image

Figure 3.  Monitoring the lifespan and fluorescence reporters simultaneously identified a lifespan marker. (A) The activity of HSP104 promoter (reported by a GFP driven by the HSP104 promoter) as a function of time in individual cells. Fluorescence was measured once every 2 h. Curves are spline fits to guide the eyes. Each curve corresponds to an individual cell. Circles indicate the last budding event. (B) Lifespan of individual cells negatively correlates with HSP104 promoter activity (measured at 8 h after the cell loading). Number of cells = 71. (C) A schematic of the dual reporter construct, with the binding site of Msn2/4 (STRE) upstream of mKate and the binding site of Hsf1 (HSE) upstream of GFP, both in the context of a crippled CYC1 promoter. (D) A typical example of the age dependence of Msn2/4 and Hsf1 activities in a single cell, as reported by the dual reporter. Budding time (blue diamond) was tracked simultaneously.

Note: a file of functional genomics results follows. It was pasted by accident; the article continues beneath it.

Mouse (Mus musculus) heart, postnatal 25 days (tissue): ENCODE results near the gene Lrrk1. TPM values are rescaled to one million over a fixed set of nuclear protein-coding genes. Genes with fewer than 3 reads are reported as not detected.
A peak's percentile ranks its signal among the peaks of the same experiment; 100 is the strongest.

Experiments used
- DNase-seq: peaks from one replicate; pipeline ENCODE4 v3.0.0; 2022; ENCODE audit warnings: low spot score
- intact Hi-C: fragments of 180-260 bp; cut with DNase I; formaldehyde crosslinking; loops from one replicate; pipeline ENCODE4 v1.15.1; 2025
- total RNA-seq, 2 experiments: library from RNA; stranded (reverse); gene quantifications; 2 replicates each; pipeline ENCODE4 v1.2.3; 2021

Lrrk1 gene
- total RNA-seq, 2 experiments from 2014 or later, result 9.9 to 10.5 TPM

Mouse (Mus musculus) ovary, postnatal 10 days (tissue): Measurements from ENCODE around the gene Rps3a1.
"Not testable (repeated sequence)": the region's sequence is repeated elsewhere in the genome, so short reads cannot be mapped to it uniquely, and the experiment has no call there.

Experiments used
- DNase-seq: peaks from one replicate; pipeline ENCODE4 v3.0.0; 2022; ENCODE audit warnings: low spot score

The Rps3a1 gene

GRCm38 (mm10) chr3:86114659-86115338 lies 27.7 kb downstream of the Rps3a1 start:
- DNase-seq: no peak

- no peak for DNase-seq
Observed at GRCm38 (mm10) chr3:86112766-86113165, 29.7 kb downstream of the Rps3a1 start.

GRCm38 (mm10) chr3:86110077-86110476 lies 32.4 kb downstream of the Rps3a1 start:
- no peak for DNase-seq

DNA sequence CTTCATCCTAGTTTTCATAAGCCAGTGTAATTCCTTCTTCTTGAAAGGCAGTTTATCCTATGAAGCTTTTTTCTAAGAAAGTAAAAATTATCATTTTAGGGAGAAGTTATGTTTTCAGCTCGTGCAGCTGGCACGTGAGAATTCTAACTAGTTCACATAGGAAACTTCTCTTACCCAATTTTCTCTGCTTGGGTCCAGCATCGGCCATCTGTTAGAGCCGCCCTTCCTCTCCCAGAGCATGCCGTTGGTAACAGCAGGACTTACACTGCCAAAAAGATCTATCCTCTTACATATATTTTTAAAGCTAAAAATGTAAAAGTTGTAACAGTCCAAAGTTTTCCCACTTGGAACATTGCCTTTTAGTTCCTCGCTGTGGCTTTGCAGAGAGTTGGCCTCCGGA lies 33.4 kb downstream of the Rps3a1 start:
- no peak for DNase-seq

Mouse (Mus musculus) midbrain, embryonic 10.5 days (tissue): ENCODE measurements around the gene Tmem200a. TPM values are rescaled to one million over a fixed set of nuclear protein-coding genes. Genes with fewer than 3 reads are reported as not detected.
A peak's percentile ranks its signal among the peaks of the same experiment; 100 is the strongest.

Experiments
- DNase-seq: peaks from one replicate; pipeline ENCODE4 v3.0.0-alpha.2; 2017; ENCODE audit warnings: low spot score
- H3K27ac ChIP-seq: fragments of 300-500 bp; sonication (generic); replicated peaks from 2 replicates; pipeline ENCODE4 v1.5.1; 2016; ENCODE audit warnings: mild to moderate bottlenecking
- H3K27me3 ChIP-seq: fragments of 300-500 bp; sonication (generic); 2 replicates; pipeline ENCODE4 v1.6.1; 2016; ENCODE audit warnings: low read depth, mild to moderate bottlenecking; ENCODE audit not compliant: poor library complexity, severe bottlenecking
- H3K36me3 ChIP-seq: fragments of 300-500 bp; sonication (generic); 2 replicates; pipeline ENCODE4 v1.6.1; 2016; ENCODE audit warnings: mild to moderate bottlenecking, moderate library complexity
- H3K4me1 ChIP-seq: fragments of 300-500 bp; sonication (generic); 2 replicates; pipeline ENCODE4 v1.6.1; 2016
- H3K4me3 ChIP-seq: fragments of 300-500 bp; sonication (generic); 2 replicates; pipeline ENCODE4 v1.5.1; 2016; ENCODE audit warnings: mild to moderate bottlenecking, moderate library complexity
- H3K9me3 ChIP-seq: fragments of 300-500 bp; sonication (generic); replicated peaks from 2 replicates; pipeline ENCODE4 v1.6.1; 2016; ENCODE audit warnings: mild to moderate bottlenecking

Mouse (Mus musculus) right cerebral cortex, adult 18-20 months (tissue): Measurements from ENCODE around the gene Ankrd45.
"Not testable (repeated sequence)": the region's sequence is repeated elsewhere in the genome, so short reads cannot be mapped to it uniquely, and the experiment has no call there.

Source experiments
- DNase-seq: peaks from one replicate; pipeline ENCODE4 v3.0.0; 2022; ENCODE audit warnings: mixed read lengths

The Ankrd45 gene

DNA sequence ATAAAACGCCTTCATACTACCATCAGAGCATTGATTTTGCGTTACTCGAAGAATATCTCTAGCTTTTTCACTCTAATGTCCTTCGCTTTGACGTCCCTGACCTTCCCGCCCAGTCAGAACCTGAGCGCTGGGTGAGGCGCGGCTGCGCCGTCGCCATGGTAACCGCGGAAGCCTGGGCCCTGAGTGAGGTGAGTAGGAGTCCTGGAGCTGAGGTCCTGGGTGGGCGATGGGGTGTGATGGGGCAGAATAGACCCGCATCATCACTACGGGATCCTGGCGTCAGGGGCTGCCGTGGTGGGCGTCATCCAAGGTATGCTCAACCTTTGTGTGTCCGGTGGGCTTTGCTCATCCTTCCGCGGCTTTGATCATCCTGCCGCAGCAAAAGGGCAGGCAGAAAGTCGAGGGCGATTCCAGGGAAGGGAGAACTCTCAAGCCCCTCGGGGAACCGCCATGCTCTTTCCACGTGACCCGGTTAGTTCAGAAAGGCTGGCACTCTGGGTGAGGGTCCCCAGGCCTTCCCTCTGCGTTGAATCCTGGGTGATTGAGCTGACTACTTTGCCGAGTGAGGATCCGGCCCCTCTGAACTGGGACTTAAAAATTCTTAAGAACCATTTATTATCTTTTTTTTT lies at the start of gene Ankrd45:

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It is known that the HSP104 promoter is controlled by the general stress response transcription factors Msn2/4 and Hsf1, a heat-shock transcription factor (Grably et al., 2002). While Msn2/4 activity is induced by general stress (Boy-Marcotte et al., 1998; Garreau et al., 2000; Gasch et al., 2000; De Wever et al., 2005), Hsf1 activity is specifically induced by unfolded proteins (Hahn et al., 2004; Eastmond & Nelson, 2006). Bioinformatic analysis of HSP104 promoter sequence revealed that it contains a binding site for Hsf1 (heat-shock element or HSE) and several binding sites for Msn2/4 (stress response element or STRE) (Boy-Marcotte et al., 1999). To delineate the effect due to the regulation by Msn2/4 and Hsf1, we constructed a dual reporter, with a GFP fused to a crippled CYC1 promoter (which is transcriptionally silent in the absence of an upstream activating sequence) with HSE upstream and a mKate fused to a similar promoter with STRE upstream (Fig. 3C). Tracking the dual reporter as a function of age in individual mother cells revealed that the Msn2/4 reporter expression increases with age in a subpopulation of cells, while the expression of the Hsf1 reporter remains the same throughout the lifespan (Figs. 3D and S2 for more examples). We checked that the Hsf1 reporter is inducible in old mother cells by heat shock. Thus, we did not find evidence that yeast aging is accompanied by an elevated unfolded/aggregated protein stress.